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Portland Moves One Step Closer To Mandating Seismic Retrofits

Liz Roll
File photo of an unreinforced masonry (URM) building in Seattle's Pioneer Square neighborhood after the 2001 Nisqually earthquake.

After years of debate, the Portland City Council on Wednesday took a big step towards making the city’s old brick buildings more earthquake-safe.

The Council voted unanimously for a resolution that would require owners of unreinforced masonry buildings to retrofit their properties. Those buildings, nicknamed URM's, are at high risk of collapse in an earthquake.

“We are moving forward, and we are moving forward very deliberately,” said Mayor Ted Wheeler.

The resolution leaves most of the details to be worked out. City staff would develop new language for the building code that would be “substantially similar” to a set of earlier recommendations submitted to the Council.Staff would report back to the Council within one year.

That gives the city time to work with the community and bring people together around a new ordinance, according to Mayor Wheeler.

But the timeline did not sit well with Commissioner Dan Saltzman. Although he voted in favor of the resolution, he expressed his misgivings.

“I fundamentally think we are allowing too much time to make changes that will save lives in a major seismic event,” he said. “It’s postponing the day of reckoning.”

The recommendations to the Council target critical structures like hospitals, police and fire stations and utilities for the most extensive retrofits to be completed within ten years. Schools, theaters, churches and other high occupancy buildings are next on the list. They would have up to 20 years to complete retrofits that would allow the building to survive an earthquake with only minor damage.

Portland city planners identified more than 1,600 old brick or unreinforced concrete buildings that would crumble in an earthquake. Seattle is close behind with 1,150 vulnerable buildings. Most are apartments or commercial buildings built before 1950 or so, and you can find them in pretty much every historic downtown district in the Pacific Northwest.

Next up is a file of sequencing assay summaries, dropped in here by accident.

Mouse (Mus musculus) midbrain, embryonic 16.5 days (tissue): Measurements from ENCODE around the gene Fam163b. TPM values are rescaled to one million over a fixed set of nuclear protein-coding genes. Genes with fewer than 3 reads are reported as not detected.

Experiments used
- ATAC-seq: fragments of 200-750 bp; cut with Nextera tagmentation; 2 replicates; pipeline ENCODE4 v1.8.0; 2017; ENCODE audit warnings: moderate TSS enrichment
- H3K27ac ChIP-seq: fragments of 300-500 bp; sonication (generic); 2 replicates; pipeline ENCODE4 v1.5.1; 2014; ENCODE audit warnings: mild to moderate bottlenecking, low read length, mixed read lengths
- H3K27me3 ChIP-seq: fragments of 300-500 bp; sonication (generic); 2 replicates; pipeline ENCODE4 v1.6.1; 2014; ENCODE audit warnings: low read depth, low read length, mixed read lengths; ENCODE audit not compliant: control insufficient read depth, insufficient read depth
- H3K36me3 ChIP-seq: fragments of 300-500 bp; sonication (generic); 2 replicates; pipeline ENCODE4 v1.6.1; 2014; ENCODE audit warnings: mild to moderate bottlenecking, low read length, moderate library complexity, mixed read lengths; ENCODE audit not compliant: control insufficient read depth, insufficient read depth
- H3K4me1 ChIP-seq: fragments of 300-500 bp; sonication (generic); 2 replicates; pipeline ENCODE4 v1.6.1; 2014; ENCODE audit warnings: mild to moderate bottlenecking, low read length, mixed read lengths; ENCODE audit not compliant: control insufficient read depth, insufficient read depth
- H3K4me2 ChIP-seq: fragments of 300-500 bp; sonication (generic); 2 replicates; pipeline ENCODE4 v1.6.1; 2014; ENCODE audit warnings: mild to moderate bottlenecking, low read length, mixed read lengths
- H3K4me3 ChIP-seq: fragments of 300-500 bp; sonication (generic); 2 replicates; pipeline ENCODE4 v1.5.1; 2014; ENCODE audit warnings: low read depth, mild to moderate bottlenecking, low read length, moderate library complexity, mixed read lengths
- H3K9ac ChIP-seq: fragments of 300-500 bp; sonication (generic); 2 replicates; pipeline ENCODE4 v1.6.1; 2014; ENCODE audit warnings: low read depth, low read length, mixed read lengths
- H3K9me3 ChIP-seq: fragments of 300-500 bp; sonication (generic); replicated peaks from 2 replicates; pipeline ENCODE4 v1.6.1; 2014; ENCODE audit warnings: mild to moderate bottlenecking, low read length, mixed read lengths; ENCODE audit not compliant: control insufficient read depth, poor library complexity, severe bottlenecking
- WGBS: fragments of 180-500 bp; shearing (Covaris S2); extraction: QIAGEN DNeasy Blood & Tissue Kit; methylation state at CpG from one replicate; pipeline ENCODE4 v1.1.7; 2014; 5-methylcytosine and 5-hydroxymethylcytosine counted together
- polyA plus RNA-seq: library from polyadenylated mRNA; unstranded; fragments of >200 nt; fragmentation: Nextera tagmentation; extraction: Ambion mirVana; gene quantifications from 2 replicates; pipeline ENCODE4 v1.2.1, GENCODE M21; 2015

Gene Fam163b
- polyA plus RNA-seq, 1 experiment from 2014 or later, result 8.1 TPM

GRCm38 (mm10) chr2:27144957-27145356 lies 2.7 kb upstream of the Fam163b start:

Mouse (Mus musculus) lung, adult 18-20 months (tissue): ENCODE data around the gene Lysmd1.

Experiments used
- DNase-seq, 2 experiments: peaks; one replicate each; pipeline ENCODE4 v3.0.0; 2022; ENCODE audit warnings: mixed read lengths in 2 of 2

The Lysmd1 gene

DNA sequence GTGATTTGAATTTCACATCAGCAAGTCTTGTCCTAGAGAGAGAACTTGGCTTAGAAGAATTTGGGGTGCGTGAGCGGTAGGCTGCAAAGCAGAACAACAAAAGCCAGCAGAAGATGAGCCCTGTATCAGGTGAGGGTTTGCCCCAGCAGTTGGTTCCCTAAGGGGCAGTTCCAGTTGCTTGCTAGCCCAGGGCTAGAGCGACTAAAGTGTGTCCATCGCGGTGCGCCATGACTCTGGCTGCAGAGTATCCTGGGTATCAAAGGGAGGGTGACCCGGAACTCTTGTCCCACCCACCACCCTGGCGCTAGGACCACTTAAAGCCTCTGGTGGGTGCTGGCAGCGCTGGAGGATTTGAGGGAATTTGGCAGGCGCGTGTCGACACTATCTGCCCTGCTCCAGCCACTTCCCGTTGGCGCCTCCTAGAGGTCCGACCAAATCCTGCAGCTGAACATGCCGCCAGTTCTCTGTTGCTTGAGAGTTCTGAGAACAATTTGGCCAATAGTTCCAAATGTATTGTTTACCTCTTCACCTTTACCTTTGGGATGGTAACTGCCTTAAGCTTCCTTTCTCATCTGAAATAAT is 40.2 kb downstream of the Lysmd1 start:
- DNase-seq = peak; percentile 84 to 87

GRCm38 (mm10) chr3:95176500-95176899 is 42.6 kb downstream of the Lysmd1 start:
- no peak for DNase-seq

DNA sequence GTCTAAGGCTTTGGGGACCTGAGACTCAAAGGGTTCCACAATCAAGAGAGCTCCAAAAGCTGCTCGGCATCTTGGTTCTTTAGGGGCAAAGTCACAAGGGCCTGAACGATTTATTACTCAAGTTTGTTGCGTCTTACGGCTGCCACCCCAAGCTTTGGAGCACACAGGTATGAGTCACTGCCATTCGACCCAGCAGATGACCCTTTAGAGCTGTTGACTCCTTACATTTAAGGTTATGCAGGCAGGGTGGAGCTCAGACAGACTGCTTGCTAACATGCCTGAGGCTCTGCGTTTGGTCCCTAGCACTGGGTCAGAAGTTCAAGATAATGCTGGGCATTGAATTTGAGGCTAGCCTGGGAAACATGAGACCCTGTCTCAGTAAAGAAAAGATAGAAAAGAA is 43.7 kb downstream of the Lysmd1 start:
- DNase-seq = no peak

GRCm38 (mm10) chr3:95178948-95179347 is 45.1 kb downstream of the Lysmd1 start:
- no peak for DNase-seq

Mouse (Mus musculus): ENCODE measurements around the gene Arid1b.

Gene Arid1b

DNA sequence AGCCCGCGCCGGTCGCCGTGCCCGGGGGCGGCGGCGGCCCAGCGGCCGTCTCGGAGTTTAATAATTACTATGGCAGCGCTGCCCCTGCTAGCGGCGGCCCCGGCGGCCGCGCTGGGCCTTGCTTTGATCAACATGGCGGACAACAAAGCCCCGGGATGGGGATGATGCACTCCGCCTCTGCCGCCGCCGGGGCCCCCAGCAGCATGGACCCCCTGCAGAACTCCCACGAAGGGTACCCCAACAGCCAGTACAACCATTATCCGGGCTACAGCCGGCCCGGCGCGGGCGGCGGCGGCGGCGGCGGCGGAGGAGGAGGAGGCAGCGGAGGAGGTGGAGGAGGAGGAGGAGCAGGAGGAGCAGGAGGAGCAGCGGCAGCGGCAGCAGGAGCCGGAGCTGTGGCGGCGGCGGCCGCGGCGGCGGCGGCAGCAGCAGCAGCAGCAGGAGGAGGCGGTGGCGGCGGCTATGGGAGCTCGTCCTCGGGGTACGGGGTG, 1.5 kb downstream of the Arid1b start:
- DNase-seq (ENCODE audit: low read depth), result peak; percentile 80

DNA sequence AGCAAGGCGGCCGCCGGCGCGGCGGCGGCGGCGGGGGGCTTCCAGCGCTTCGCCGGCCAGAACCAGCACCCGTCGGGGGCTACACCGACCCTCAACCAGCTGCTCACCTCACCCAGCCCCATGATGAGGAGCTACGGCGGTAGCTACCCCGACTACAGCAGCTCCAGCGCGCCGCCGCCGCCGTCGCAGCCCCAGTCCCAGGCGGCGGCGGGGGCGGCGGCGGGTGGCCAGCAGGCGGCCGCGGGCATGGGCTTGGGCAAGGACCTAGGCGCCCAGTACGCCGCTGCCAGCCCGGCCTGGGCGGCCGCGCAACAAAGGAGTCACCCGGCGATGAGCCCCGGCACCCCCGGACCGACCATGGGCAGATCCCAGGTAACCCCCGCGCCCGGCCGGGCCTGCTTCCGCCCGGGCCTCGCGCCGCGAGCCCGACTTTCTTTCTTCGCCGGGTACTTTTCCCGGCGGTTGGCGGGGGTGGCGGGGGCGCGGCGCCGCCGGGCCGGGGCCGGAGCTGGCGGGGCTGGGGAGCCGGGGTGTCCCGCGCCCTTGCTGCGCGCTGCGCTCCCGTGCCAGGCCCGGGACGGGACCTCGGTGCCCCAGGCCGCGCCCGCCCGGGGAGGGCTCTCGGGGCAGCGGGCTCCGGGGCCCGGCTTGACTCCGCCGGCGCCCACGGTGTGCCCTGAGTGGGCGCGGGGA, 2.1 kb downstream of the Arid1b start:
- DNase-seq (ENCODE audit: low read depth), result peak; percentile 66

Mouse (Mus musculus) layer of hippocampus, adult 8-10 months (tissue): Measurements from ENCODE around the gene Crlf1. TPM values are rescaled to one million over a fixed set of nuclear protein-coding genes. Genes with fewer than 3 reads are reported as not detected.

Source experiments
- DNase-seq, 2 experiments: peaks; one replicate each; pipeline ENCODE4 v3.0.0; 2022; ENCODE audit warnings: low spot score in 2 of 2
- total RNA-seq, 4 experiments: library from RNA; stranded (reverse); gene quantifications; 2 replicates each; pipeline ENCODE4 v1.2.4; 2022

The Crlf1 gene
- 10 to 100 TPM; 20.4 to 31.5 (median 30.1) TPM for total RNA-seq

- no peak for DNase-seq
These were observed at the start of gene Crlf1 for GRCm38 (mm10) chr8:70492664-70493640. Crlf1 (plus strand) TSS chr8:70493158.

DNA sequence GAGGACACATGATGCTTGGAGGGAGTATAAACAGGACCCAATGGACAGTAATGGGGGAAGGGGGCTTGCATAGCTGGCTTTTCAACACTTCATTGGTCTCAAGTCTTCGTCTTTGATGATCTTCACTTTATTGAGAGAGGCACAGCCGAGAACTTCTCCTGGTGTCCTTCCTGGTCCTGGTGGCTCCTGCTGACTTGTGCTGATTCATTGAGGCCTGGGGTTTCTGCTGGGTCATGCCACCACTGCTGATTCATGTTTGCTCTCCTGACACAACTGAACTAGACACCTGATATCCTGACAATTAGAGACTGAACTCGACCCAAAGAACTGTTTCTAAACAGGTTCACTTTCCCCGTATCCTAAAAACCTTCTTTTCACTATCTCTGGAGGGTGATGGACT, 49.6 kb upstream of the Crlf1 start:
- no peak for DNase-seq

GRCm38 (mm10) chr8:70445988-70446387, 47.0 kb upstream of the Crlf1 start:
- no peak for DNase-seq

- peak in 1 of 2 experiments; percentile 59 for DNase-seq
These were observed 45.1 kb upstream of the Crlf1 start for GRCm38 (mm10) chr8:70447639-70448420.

Policymakers in Seattle are closely following the developments in Portland as well as in California. Seattle's Office of Emergency Management is working on a revised earthquake retrofit proposal that probably won't come before its city council until next year.

In Portland, owners of URM’s organized a vigorous opposition to the proposed mandates, warning the council that its actions could increase rents and lead to the loss of affordable housing.

At Wednesday’s council meeting in Portland, several African-American church leaders testified the requirements would put a huge financial burden on their congregations.

“We are concerned about safety, safety is our number one thing,” said Pastor Roy Tate of Christ Memorial Church. “But we want to make sure that our places of worship, places where we have put our sweat and tears, and people before us have invested….that somehow or another because we cannot afford to have our houses of worship to be earthquake-proof that the city ends up taking over our property,” he said.

In response to those concerns, the Council approved an amendment that directs staff to come up with funding and financing options specifically for churches and other non-profits.

The Council also moved to require building owners to post large notices to inform residents and visitors that their properties are potentially dangerous in an earthquake. The language of the proposed notice was copied from San Francisco, a city which does require the seismic retrofit of URM buildings.

Now semi-retired, Tom Banse covered national news, business, science, public policy, Olympic sports and human interest stories from across the Northwest. He reported from well known and out–of–the–way places in the region where important, amusing, touching, or outrageous events unfolded. Tom's stories can be found online and were heard on-air during "Morning Edition" and "All Things Considered" on NPR stations in Washington, Oregon, and Idaho.
Deborah is an award–winning radio and television journalist whose career spans more than three decades. As the recipient of a 2018-2019 Rosalynn Carter Mental Health Journalism Fellowship, Deborah is currently focusing her reporting on adolescents and mental health.